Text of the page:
Revitalizing the Product Pipeline in the Late 1990s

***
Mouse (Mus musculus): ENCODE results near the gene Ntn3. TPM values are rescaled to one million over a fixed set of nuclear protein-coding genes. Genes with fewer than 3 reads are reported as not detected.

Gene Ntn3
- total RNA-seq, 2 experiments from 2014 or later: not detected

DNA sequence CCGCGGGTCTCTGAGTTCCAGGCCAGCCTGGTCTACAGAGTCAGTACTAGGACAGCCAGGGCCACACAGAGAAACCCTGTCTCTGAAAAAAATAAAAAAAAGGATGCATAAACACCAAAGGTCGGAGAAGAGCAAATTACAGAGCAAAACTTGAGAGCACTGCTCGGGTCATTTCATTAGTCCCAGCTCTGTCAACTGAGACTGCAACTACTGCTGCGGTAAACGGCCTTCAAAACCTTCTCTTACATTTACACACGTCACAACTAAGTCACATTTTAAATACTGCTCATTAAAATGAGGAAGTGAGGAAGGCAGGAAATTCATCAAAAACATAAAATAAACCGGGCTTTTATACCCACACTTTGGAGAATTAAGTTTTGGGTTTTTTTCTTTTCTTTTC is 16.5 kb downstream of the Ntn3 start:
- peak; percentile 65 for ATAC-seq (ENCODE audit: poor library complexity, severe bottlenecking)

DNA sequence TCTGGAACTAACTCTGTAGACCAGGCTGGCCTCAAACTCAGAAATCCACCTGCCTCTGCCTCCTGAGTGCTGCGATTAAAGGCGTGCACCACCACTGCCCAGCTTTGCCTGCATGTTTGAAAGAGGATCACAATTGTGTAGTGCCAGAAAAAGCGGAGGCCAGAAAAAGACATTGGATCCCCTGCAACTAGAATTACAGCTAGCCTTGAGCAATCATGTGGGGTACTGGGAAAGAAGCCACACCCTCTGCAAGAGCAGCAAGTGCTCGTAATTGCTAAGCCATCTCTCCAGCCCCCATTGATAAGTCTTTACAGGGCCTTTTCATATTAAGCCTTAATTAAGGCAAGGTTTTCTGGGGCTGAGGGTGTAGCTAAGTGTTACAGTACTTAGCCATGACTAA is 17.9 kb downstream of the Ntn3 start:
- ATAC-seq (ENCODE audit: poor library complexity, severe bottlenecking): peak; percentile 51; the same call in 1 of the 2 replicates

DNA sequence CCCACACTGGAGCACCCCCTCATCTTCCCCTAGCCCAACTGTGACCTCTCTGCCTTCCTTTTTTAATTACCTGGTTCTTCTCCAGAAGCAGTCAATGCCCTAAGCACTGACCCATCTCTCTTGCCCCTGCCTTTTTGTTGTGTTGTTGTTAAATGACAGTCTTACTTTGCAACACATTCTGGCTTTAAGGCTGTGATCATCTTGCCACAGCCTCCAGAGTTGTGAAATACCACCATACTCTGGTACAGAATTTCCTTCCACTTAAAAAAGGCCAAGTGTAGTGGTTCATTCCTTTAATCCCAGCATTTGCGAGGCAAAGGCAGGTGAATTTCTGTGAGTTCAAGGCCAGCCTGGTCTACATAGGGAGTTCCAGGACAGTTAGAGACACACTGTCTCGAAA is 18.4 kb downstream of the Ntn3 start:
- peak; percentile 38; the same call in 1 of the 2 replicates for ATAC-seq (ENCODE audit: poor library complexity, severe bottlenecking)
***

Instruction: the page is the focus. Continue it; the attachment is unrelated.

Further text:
Although many questioned the wisdom of appointing as CEO a scientist who had never before run a company, Levinson helped restore the company’s reputation by shifting its focus away from the marketing arena and back to the laboratory. Genentech reached new heights in the late 1990s, with revenues surpassing the $1 billion mark for the first time in 1997 before reaching $1.15 billion the year after. The reemphasis on research revitalized the company’s product pipeline, leading to a substantial increase in the sales of products Genentech marketed itself. In 1998 such sales reached $717.8 million, an increase of nearly 23 percent from the previous year. The growth was attributable to the sales of two new products. In November 1997 Genentech began selling a monoclonal antibody called Rituxan, the first such entity approved to treat a cancer, specifically a form of non-Hodgkin’s lymphoma (a cancer of the immune system). Sales of Rituxan, which was codeveloped with La Jolla, California-based IDEC Pharmaceuticals Corporation, were $162.6 million in 1998, the first full year of sales. Monoclonal antibodies are designed to zero in on cancer cells and kill a tumor without harming healthy tissue. A second Genentech-developed monoclonal antibody, Herceptin, was approved by the FDA in September 1998 to treat breast cancer. In clinical trials at this time was a third cancer treatment, called Anti-VEGF, which was being studied as a treatment for several types of solid-tumor cancers.